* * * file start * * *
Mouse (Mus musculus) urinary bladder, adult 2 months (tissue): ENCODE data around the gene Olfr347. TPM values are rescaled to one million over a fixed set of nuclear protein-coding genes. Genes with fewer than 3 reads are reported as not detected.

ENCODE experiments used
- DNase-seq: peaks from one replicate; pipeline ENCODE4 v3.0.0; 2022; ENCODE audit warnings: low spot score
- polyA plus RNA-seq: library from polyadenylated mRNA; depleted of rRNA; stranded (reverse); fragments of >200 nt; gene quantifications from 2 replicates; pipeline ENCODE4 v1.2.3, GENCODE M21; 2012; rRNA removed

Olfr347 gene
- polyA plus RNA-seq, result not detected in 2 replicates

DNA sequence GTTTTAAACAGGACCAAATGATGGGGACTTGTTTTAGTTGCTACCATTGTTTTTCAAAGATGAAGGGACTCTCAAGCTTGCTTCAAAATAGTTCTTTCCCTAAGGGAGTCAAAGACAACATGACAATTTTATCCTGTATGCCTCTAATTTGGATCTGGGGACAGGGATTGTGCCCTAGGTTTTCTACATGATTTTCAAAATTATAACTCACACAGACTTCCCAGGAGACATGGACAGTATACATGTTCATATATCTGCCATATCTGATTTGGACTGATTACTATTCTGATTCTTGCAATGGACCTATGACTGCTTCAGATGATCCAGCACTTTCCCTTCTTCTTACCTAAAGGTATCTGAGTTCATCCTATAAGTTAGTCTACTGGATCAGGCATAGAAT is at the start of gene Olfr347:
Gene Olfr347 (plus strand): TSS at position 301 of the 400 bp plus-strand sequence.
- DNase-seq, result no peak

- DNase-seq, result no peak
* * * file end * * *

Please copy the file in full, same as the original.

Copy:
Mouse (Mus musculus) urinary bladder, adult 2 months (tissue): ENCODE data around the gene Olfr347. TPM values are rescaled to one million over a fixed set of nuclear protein-coding genes. Genes with fewer than 3 reads are reported as not detected.

ENCODE experiments used
- DNase-seq: peaks from one replicate; pipeline ENCODE4 v3.0.0; 2022; ENCODE audit warnings: low spot score
- polyA plus RNA-seq: library from polyadenylated mRNA; depleted of rRNA; stranded (reverse); fragments of >200 nt; gene quantifications from 2 replicates; pipeline ENCODE4 v1.2.3, GENCODE M21; 2012; rRNA removed

Olfr347 gene
- polyA plus RNA-seq, result not detected in 2 replicates

DNA sequence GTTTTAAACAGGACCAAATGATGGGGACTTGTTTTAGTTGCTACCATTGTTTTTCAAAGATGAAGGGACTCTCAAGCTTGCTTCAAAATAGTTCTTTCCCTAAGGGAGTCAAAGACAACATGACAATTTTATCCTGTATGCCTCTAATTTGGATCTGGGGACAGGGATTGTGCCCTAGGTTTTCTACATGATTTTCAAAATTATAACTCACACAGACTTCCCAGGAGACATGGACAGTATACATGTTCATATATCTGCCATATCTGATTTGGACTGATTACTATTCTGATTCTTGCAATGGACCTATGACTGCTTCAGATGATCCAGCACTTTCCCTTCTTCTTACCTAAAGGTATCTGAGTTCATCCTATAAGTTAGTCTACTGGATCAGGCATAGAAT is at the start of gene Olfr347:
Gene Olfr347 (plus strand): TSS at position 301 of the 400 bp plus-strand sequence.
- DNase-seq, result no peak

- DNase-seq, result no peak